ABOUT THE CHESAPEAKE BAY STEWARDSHIP FUND: The Chesapeake Bay Stewardship Fund is a pooled grant fund managed by National Fish and Wildlife Foundation and made possible through significant annual funding from EPA’s Chesapeake Bay Program Office, the Natural Resources Conservation Service, U.S. Forest Service, and U.S. Fish and Wildlife Service, corporate and foundation partners.
ABOUT THE CENTER FOR COASTAL RESOURCES MANAGEMENT AT THE VIRGINIA INSTITUTE OF MARINE SCIENCE: The Center for Coastal Resources Management (CCRM) has a formal mission to support informed decision-making on resource management issues at all levels of government, including private and corporate citizens. To fulfill this mission, the Center undertakes research, provides advisory service in wetlands management, and conducts outreach education. For more information visit https://www.vims.edu/ccrm/index.php.
ABOUT WETLANDS WATCH: Wetlands Watch is a 501 (c) 3 nonprofit organization, based in Norfolk, Virginia, working statewide on the conservation and protection of wetlands. Wetlands Watch is small, smart, and growing, having evolved in a measured and careful way since its start in 1999 as a group of local activists to become a statewide organization. We work to address today’s challenges through planning, policy and actions to prepare for and adapt to future conditions driven by climate change. In 2002 we realized that Virginia could lose 40 to 80% of its tidal wetlands with 2 feet of sea level rise. Now we focus on accelerating resiliency in Virginia through the use of natural and nature-based practices for stormwater management, flood mitigation, and shoreline management. This will require a properly trained workforce to implement and manage these nature-based practices, so in 2014, we partnered with the Chesapeake Conservation Landscaping Council and others to create and manage Chesapeake Bay Landscape Professional (CBLP) training and certification program. For more information visit http://wetlandswatch.org/.
ABOUT THE ELIZABETH RIVER PROJECT: The Elizabeth River Project is an independent, 501-©(3) non-profit organization incorporated in 1993 that is leading community efforts to restore the environmental health of the Elizabeth River watershed, while affirming her value to the port economy. The mission of the Elizabeth River Project is to restore the Elizabeth River to the highest practical level of environmental quality through government, business and community partnerships. For more information visit www.elizabethriver.org or stop by our office at 5205 Colley Avenue, Norfolk, VA to learn more about what you can do for the Elizabeth River!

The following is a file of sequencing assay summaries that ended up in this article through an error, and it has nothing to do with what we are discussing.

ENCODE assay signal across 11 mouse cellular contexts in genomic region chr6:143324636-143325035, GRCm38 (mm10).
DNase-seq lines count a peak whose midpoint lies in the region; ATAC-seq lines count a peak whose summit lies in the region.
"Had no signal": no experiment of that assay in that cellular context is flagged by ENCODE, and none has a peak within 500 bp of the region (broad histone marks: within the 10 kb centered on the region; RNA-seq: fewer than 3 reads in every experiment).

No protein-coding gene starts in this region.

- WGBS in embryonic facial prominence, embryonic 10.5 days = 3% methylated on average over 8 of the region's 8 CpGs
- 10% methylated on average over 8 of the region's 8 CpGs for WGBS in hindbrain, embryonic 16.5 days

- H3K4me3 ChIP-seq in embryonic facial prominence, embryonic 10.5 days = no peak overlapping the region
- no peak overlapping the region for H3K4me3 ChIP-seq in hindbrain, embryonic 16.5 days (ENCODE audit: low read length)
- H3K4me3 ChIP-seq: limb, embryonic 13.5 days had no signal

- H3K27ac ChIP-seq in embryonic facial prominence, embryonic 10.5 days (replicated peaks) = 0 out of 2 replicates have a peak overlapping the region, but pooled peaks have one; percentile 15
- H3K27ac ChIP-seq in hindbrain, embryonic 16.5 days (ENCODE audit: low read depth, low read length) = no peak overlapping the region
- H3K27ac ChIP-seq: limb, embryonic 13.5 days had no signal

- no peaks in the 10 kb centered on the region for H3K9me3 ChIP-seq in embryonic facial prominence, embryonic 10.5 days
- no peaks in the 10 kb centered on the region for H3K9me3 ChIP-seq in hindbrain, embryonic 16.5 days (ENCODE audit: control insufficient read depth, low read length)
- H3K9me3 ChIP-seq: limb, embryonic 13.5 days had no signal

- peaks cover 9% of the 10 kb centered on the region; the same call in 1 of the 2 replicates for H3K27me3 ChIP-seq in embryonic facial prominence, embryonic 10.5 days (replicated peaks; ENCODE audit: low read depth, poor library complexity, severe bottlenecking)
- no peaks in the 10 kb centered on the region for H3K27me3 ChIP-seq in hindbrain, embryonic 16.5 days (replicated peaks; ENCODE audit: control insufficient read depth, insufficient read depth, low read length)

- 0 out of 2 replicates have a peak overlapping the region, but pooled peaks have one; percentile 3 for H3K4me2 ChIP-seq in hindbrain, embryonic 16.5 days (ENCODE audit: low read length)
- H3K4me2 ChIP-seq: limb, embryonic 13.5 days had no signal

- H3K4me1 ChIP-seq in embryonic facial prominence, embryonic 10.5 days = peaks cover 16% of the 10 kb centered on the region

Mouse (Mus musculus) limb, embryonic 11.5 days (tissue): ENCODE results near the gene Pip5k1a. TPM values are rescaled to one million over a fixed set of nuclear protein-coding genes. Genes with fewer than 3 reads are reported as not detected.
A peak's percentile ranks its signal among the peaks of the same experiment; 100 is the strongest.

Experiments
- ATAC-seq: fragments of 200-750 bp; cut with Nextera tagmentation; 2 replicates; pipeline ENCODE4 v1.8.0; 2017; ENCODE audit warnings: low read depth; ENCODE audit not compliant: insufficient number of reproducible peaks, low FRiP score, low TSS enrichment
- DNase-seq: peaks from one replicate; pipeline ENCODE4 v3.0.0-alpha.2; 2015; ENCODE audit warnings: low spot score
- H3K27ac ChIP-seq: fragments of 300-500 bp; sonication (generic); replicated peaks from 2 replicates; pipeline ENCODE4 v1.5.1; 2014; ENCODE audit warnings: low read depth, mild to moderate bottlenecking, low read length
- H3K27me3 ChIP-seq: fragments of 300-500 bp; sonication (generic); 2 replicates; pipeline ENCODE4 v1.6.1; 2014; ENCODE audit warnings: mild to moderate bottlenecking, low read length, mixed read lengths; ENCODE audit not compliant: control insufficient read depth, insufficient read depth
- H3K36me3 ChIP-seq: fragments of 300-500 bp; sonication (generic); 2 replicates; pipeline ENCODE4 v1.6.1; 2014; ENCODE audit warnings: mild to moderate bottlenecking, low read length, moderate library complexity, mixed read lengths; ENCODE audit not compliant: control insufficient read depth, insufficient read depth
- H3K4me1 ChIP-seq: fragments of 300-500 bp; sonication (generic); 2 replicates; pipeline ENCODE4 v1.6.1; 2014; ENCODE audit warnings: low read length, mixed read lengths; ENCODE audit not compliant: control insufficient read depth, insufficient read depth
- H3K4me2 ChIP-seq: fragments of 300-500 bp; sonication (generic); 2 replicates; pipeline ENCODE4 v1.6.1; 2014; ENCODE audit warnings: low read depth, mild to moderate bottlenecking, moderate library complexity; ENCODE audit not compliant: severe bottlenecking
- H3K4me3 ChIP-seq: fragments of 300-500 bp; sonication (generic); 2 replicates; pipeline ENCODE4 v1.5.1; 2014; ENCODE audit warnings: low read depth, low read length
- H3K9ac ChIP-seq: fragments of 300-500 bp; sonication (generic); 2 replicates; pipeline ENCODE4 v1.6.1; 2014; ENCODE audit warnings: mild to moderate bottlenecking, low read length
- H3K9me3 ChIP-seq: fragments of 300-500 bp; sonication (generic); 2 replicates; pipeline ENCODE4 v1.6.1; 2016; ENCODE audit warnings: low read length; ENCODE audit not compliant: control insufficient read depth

ABOUT THE SHORELINE EROSION ADVISORY SERVICE: The Shoreline Erosion Advisory Service (SEAS), a program of the Virginia Department of Conservation and Recreation, was established in 1980 as a resource for shoreline landowners and communities. SEAS provides free technical assistance to property owners, localities, and state and federal agencies experiencing shoreline or streambank erosion. Services SEAS can provide include site investigations, written advisory reports, design and plan reviews, construction inspections, and guidance on available financial incentive programs. SEAS is also working to identify shoreline management practices that qualify for Chesapeake Bay TMDL pollutant reduction credits, and verify and report those practices as part of the Commonwealth’s efforts to meet Phase III Watershed Implementation Plan goals. For more information, visit https://www.dcr.virginia.gov/soil-and-water/seas.
ABOUT THE COLONIAL SOIL AND WATER CONSERVATION DISTRICT: The Colonial Soil and Water Conservation District (District) is a political subdivision of the Commonwealth of Virginia serving the localities of Charles City, James City, New Kent, Williamsburg, and York. The District provides technical recommendations and financial incentives to landowners and operators for the voluntary adoption of conservation measures which address local natural resource concerns. To learn more about the District visit www.colonialswcd.net.
ABOUT THE CHESAPEAKE BAY FOUNDATION: Since 1967, the Chesapeake Bay Foundation (CBF), the largest regional, tax-exempt non-profit working to Save the Bay, has fought for effective, science-based solutions to reduce the pollution degrading the Chesapeake Bay watershed. CBF works to Save the Bay through five main programs: policy advocacy, environmental education, selective litigation, environmental restoration, and strategic public communications. With offices in Maryland, Virginia, Pennsylvania, the District of Columbia, and 15 environmental education centers, CBF is leading the way in restoring the Bay and its rivers and streams. We are dedicated to reducing pollution, improving water quality, and creating a healthier environment for the 18 million people and 3,600 species of plants and animals that make this region their home. For more information, visit cbf.org.
ABOUT DIALOGUE + DESIGN: Dialogue + Design Associates is a multi-disciplinary, public-interest design firm that helps community members, localities, and organizations build a strong, resilient future through collaboration, architecture, and environmental planning. Founded in 2005, Dialogue + Design is a woman-owned business based in Charlottesville with focus areas in the Chesapeake Bay and in central Appalachia. Additional information is available at www.dialogueanddesign.com.